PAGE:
Sypniewski v. State

Annotate this Case

400 N.E.2d 1122 (1980)

David SYPNIEWSKI, Appellant (Defendant below), v. STATE of Indiana, Appellee (Plaintiff below).

No. 779S198.

Supreme Court of Indiana.

February 28, 1980.

Harriette Bailey Conn, Public Defender, Eric F. Yandt, Deputy Public Defender, La Porte, for appellant.

Theo. L. Sendak, Atty. Gen., Palmer K. Ward, Deputy Atty. Gen., Indianapolis, for appellee.

HUNTER, Justice.

The petitioner is before this Court appealing from the denial of his petition for relief under Post-Conviction Relief, Rule 1. His conviction for second-degree murder was affirmed by this Court on direct appeal, Sypniewski v. State, (1977) 267 Ind. 224, 368 N.E.2d 1359. He now raises two issues:

*1123 1. Whether defendant was denied his due process rights to a fair trial because of the allegedly perjured testimony of one of the state's witnesses; and

2. Whether defendant was denied a fair trial due to the failure of the state to provide exculpatory evidence in the form of a police report to the defendant.

The facts from the record necessary for our discussion of these issues show that petitioner was charged and convicted with the murder of one Wayne Rollain. The shooting took place at the apartment of his former wife, Marcia Sypniewski. Prior to trial, the deposition of Marcia was taken by petitioner's counsel and this deposition was admitted into evidence at the post-conviction hearing. In the deposition, Marcia stated that she had been injured on the side of the head on the night of the crime, but she wasn't sure if petitioner had shot at her or had just thrown his gun at her. At the trial, Marcia first claimed she had been shot at by petitioner, but under cross-examination she admitted she could not testify that she was shot because she had her hands in her face and was not looking.


Defendant first alleges that he was denied his due process rights to a fair trial because the state allowed Marcia to testify that she had been shot on the night of the crime and that this was perjured testimony. It is clear that the knowing use of perjured testimony is fundamentally unfair and a conviction obtained by the use of such testimony will not be upheld. Richard v. State, (1978) Ind., 382 N.E.2d 899; Biggerstaff v. State, (1977) 266 Ind. 148, 361 N.E.2d 895.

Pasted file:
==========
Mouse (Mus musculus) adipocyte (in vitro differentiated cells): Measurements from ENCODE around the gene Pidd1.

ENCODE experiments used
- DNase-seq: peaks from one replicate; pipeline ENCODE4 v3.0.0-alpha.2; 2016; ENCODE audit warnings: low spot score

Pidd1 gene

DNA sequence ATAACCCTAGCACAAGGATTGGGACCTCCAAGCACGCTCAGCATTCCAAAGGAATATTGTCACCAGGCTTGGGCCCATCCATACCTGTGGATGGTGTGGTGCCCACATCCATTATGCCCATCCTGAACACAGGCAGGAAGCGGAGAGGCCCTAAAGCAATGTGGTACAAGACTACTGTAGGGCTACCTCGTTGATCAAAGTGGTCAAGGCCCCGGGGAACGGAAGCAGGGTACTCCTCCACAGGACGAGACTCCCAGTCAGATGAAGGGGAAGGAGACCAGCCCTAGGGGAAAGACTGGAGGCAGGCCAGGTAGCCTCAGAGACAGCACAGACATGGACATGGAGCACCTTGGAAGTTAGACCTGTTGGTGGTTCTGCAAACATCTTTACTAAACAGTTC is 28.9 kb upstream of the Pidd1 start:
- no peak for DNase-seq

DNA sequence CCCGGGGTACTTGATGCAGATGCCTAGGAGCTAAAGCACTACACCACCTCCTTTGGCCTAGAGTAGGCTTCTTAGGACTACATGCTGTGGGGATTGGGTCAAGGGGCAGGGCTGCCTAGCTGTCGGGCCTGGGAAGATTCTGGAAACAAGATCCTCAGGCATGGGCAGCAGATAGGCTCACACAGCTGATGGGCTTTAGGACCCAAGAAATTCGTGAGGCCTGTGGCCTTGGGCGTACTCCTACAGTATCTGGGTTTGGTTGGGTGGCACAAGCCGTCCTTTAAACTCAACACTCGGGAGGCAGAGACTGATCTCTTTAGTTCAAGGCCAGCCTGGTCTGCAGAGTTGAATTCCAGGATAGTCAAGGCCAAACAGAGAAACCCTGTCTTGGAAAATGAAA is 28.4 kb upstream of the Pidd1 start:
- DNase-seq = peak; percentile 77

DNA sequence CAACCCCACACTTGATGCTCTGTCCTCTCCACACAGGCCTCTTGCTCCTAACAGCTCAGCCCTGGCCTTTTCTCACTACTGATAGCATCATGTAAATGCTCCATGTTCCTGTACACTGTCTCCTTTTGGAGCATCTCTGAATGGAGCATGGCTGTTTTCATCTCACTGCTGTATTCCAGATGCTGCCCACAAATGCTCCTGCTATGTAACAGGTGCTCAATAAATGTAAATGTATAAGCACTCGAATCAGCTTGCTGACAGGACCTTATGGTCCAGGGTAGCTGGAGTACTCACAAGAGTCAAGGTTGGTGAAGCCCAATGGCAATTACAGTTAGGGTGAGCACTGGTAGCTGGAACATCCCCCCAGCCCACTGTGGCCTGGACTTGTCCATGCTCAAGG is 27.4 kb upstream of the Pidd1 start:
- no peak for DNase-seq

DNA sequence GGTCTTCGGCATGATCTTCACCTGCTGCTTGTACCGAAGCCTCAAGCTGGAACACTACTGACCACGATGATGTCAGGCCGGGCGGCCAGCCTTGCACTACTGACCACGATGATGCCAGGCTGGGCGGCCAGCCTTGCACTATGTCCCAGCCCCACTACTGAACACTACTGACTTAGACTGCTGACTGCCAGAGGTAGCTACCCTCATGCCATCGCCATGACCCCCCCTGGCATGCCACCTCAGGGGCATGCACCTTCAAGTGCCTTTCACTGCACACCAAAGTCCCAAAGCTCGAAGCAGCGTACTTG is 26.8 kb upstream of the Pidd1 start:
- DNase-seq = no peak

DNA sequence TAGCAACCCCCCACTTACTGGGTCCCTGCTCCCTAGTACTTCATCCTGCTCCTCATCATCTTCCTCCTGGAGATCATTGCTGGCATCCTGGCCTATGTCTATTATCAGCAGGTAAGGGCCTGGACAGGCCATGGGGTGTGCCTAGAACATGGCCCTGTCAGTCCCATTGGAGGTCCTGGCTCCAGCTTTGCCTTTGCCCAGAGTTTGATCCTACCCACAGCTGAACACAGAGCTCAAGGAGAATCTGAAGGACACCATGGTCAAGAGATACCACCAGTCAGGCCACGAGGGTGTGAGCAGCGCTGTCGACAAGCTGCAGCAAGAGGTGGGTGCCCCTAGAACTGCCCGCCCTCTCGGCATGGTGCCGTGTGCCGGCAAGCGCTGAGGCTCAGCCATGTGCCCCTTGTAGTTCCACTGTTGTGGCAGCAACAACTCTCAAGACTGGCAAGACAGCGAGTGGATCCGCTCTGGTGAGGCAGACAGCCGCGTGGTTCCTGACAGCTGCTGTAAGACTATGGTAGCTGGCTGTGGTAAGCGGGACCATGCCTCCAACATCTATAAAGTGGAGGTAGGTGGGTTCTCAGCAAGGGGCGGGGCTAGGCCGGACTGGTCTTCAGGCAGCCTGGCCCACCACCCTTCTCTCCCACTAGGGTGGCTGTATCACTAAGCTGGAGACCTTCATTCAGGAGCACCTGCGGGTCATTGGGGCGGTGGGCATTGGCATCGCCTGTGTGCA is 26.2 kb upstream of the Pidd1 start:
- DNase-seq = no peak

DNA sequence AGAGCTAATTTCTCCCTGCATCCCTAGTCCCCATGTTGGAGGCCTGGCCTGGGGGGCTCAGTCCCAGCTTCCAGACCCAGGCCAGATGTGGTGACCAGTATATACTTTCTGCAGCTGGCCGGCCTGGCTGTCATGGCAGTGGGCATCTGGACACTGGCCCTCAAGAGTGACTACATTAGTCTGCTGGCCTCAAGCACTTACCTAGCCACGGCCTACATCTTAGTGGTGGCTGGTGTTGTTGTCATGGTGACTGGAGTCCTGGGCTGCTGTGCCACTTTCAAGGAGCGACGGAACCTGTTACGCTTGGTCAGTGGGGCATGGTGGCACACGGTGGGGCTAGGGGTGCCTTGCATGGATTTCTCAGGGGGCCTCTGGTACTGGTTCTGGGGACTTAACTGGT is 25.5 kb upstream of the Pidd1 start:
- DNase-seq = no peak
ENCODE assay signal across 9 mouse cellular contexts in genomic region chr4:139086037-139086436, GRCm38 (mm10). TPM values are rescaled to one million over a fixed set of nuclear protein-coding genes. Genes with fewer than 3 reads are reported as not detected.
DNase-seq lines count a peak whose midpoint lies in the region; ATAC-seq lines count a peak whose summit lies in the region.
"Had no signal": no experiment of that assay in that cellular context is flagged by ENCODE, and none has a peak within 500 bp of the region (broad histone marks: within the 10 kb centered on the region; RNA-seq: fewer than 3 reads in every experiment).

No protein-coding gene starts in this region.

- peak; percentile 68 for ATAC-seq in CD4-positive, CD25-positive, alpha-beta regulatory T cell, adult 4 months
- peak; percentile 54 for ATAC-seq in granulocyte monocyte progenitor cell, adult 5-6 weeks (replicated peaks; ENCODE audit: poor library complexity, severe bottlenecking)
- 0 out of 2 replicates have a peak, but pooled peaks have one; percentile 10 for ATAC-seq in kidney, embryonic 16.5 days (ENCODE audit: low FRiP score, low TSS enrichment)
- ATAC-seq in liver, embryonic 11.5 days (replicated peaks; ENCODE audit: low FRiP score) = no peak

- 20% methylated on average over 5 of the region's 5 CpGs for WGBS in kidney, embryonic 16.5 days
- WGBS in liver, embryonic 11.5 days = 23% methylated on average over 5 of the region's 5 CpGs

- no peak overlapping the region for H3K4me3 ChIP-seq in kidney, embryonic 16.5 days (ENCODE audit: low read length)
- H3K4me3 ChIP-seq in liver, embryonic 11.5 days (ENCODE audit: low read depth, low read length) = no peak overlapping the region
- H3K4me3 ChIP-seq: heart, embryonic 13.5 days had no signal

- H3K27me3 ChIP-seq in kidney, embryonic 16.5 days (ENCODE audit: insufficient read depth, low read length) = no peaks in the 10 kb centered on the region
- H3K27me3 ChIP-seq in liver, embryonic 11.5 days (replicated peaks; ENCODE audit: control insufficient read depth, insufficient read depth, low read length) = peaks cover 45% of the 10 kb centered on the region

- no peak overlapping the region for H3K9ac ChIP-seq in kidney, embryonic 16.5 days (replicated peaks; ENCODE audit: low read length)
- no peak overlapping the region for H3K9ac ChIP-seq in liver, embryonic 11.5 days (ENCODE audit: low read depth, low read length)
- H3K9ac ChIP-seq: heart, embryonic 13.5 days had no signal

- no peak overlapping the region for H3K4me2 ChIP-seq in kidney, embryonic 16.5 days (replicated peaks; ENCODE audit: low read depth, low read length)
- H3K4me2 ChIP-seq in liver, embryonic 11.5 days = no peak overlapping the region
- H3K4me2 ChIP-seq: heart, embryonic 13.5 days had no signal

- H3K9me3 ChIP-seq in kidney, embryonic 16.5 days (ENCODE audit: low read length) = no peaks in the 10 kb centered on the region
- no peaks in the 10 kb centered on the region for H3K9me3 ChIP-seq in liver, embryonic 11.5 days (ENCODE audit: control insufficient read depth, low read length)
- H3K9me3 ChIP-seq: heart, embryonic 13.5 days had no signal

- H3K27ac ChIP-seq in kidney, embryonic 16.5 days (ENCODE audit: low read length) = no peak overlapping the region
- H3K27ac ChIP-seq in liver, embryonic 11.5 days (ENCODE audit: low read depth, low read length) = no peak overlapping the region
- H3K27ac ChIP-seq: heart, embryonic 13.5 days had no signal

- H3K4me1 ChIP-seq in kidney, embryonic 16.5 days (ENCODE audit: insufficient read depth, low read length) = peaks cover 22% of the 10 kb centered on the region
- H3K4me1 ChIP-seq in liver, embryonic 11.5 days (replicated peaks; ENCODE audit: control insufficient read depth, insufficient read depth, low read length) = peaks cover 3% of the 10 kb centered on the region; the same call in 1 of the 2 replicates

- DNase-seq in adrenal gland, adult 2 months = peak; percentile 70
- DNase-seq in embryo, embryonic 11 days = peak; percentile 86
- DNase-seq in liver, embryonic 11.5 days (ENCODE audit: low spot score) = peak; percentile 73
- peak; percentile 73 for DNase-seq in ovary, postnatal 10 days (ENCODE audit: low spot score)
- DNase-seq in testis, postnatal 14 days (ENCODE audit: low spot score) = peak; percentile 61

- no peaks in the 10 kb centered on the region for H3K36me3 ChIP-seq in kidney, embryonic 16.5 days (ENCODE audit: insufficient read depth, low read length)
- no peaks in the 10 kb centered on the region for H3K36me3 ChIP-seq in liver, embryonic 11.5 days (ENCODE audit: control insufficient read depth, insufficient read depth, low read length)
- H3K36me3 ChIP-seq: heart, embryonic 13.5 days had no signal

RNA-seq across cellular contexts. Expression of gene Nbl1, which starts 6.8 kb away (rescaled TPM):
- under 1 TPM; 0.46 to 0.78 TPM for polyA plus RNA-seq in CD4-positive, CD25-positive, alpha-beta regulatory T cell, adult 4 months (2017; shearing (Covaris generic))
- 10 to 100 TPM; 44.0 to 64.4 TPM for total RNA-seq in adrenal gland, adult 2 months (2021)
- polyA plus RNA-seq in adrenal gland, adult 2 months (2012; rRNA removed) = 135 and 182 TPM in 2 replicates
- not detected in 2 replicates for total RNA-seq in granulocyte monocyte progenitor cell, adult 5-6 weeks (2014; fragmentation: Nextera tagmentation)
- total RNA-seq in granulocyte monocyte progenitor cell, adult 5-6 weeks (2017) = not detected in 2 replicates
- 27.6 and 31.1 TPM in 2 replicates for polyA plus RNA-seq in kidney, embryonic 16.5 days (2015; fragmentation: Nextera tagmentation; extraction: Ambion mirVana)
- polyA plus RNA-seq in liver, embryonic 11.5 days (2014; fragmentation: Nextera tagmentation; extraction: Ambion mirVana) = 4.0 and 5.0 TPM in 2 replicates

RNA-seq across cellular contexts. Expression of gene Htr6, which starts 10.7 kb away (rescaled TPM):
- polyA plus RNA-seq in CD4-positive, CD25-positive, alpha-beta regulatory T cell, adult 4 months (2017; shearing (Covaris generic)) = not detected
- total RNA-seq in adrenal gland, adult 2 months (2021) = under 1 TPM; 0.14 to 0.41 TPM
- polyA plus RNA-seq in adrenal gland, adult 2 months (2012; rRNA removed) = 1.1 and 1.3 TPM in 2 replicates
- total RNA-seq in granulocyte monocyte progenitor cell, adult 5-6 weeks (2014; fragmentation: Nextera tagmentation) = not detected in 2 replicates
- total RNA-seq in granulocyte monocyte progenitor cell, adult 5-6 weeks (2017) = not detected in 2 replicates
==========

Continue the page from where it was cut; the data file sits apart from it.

However, in this case, petitioner refers to confusion and inconsistencies in the testimony of one witness which do not amount to perjury. It was clearly brought out at both the trial and the post-conviction hearing that Marcia was confused about events that happened immediately following the shooting of Rollain. She stated at the post-conviction hearing that "I'm as confused now as I was then." Marcia's statement that she was injured by a shot cannot be classified as perjury, since in her confusion she believed that was true. This confusion was clearly brought out to the jury on cross-examination.

Furthermore, petitioner was charged with the murder of Rollain and the manner in which Marcia was injured was not material to that charge. We find no knowing use of perjured testimony in this case.


Defendant further alleges that he was denied a fair trial because the state failed to produce a particular police report which may have been exculpatory. A closer examination of this alleged report shows there is no merit to this contention. The night before the shooting, Officer Timothy Decker of the South Bend police department saw petitioner along with several companions at a club at about 1:30 a.m. The officer had a brief conversation with petitioner at that time but this officer was not involved in any way with the investigation of the Rollain murder. However, before the trial, the investigating officers learned of this conversation and Officer Decker was ordered to make a report of the meeting. Decker did not testify at the trial nor was he listed as a witness for the state. The gist of his report as was found when it was introduced into evidence at the post-conviction hearing was that petitioner appeared to have been drinking that night but was not drunk.

It is true that petitioner made a specific request for names of persons that the state knew to have had some knowledge of the case as well as a general request for any and all exculpatory evidence. Since Officer Decker did not have any knowledge of the Rollain shooting, his report would only come under the general request for exculpatory evidence. This clearly is one of the "type III" cases discussed in United States v. Agurs, (1976) 427 U.S. 97, 96 S. Ct. 2392, 49 L. Ed. 2d 342. We have held that the standard to be applied in this type of case "is that the omitted evidence, as `evaluated in the context of the entire record,' must create `a reasonable doubt that did not otherwise exist.'" Richard v. State, supra, 382 N.E.2d at 904.

*1124 In the instant case, there is a possibility that one of petitioner's trial attorneys saw this report since he stated that he recalled the name "Decker" on a report and therefore the report may not have been withheld at all. However, even if it was withheld, it is obvious, as was found by the trial court at the post-conviction proceedings, that the contents of this report would be merely cumulative of the condition of petitioner on the night before the shooting and would not create a reasonable doubt that did not otherwise exist when evaluated in the context of the entire record. The Agurs, "type III" standard of review is thus not met.

For all the foregoing reasons, there was no trial court error and the judgment of the trial court should be affirmed.

Judgment affirmed.